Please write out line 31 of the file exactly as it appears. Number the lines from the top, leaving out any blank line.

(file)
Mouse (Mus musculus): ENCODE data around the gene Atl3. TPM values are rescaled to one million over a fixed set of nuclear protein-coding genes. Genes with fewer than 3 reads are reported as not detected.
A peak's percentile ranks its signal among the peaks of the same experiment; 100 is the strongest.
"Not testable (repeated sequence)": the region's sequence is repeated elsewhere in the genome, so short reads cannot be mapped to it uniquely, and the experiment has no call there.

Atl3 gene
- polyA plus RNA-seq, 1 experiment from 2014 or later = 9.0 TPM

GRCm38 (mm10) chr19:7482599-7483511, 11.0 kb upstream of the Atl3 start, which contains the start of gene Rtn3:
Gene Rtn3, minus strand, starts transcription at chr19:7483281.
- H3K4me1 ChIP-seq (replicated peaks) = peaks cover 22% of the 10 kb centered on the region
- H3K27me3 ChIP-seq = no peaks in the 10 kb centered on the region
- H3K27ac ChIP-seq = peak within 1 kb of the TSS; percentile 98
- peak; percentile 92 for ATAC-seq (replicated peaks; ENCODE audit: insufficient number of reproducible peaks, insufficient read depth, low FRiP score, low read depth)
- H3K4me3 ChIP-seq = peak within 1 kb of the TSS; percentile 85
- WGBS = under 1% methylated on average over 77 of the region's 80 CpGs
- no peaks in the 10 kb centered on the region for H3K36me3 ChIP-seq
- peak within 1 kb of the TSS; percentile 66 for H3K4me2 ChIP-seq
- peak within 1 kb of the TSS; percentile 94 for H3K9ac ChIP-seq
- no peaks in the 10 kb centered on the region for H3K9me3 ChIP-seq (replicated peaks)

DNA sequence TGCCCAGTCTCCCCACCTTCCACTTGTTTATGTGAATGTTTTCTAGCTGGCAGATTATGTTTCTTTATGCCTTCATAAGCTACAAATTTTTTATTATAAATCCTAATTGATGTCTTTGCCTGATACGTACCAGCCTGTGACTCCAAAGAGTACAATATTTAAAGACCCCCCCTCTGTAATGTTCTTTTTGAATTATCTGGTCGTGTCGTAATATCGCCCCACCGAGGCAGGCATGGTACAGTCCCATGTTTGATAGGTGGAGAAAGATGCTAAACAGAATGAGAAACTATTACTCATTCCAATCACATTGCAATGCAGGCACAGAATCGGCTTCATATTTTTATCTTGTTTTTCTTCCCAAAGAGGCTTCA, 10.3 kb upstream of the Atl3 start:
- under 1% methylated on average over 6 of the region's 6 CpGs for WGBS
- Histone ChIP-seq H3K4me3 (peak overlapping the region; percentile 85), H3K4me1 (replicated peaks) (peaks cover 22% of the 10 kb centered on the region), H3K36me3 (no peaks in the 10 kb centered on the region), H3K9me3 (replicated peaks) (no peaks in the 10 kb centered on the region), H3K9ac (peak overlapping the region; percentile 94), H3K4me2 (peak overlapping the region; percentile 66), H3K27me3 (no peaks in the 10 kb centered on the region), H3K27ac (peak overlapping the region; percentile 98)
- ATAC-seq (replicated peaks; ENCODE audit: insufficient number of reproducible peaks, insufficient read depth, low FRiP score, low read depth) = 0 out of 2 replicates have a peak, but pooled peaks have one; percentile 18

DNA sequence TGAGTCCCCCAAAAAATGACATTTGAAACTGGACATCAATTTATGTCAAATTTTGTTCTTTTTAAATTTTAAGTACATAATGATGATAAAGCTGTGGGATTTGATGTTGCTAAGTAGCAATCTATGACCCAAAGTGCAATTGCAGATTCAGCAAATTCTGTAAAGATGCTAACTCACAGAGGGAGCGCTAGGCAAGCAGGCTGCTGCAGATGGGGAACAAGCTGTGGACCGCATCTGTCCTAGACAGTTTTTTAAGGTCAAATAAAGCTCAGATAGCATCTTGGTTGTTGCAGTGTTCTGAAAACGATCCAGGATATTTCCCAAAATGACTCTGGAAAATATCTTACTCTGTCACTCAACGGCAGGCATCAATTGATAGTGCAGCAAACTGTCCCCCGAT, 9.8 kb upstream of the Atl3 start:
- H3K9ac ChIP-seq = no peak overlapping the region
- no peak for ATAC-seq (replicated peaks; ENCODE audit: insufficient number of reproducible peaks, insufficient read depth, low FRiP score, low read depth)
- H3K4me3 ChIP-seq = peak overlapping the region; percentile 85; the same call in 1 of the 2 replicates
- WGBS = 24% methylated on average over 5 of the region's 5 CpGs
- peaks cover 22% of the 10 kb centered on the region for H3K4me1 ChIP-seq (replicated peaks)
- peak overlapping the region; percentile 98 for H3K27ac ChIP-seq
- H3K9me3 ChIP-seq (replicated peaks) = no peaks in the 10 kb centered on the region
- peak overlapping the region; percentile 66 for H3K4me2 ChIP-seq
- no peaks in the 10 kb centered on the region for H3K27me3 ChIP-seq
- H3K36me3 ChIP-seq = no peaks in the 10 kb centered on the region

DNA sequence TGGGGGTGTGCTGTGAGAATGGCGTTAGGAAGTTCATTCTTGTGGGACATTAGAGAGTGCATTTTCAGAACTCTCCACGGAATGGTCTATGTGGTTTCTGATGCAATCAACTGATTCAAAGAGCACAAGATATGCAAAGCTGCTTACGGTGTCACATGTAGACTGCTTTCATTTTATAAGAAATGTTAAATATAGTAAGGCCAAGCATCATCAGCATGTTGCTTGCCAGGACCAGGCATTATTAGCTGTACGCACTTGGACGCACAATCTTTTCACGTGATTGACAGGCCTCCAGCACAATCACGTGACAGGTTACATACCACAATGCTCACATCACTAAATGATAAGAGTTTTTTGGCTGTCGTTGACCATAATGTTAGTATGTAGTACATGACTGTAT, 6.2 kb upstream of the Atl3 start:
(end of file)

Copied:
- no peaks in the 10 kb centered on the region for H3K27me3 ChIP-seq